It’s clear that a challenged economy impacts divorce numbers. But how it impacts it seems to be in question. In some cases, couples are now opting for long term separations to save the money but mild disruption in economic stability may be increasing the likelihood of divorce.

Preparing for Divorce over 50

Written June 19th, 2013
Categories: Divorce

Divorce attorneys from Jupiter to West Palm Beach recognize that the number of men and women divorcing over fifty, the so called Graying of Divorce, is increasing. This fact seems to hit women harder than men but either way, actually preparing for a divorce can help you transition. Vibrant Nation, an online resource for women over 50, put together a list of 7 important areas. Men and women should find this list helpful.

  1. Career: If you are not working, evaluate the skills used in raising a family, running a household, planning, budgeting, and volunteering. Update your resume. Make sure your command of technology is strong and take a course to beef up your knowledge if needed. If you are currently working, it might be a good time to delay major transitions.
  2. Retirement: Your retirement is not far off. Keep an eye on retirement accounts, real estate and any other issues that affect that stage in life. If you don’t have a financial planner, it might be time to enlist one to help you envision a financial life alone.
  3. Social Life: Most of your friends are probably part of both you and your spouse’s circle. To extend your group of friends, consider finding a group that participates in a favorite hobby or volunteer for a cause that matters to you.
  4. Home: Research where you’d like to live. Consider family, immediate and extended, as it may dictate your boundaries. If you are able to have a plan in place before asking for a divorce, it can reduce a lot of friction.
  5. Imagine: “Imagine, as clearly as you can, what your ideal existence would be like, and what you must accept within your budget.” It may help to journal about what is important and is not.
  6. Finances: Get a clear picture of your financial life. “Locate and make photocopies of bank statements, insurance information, mortgage statements, life insurance policies, two months worth of bills of all types, your spouse’s paycheck stubs, five years’ worth of income tax returns, health records and all outstanding debt such as car payments, home equity loan, etc.” Divorce360.com suggests requesting a copy of your credit report from all three agencies. If you do not have much established credit, apply for a credit card to begin building some while you are still married.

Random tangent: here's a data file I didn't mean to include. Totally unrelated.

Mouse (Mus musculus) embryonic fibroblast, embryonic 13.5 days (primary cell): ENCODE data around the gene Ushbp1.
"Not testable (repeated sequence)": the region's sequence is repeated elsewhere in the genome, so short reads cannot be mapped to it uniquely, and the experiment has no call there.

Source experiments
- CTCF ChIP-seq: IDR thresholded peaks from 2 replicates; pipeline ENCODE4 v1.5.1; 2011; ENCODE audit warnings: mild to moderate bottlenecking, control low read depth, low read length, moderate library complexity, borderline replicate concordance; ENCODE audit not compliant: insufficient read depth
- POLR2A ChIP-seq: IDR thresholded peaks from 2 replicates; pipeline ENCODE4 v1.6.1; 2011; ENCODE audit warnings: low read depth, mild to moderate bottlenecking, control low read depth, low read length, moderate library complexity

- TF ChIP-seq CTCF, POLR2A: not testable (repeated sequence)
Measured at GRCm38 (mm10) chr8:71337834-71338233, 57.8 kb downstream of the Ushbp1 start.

7. Law: Research your state and find a board certified attorney to help you through the challenging process.

For most of us, divorce is an ocean of uncharted waters but by approaching it prepared, you can navigate it more easily.

How to Propose Collaborative Divorce to Your Spouse

Written June 12th, 2013
Categories: Divorce

Realizing your marriage is headed for divorce or being told it definitely is by your spouse is no easy moment. Divorcees from Wellington to Jupiter are looking for more peaceful ways to get through an awful process. Many lawyers are assisting divorcing individuals with collaborative divorce.

If you decide that collaborative divorce is best, broaching the subject with your spouse can bring new challenges. In a recent article, Erin Brit, a Collaborative Divorce Lawyer from Illinois, shares tips about how to approach the idea.

  • Begin by letting “your spouse know that you wish to negotiate a fair settlement” through a collaborative divorce. He or she may not understand what that means so be prepared to share information such as books, pamphlets or online articles.
  • Communicate the benefits of having a collaborative divorce. Share your desire to resolve issues in a positive way. Collaborative divorce allows both of you to:
    • stay out of the court system, saving time and reducing stress in the process
    • negotiate respectfully, working towards solutions not spending time blaming
    • remain anonymous—collaborative divorce settlement particulars are not filed with the courts
    • obtain the help of professionals who are trained in collaborative divorce, such as specialists in finances and child psychology
    • focus on the future and make changes more easily than with litigated divorce
    • save money and time on many levels in the process
    • work out the details in a way that is best for children and allows for co-parenting
    • Encourage your spouse to speak to a collaborative divorce attorney.
    • Let your spouse have some time to think about the idea and “make an appointment” to talk some more about it.
    • Be specific and “invite your spouse to participate in a collaborative divorce rather than engage in litigation.”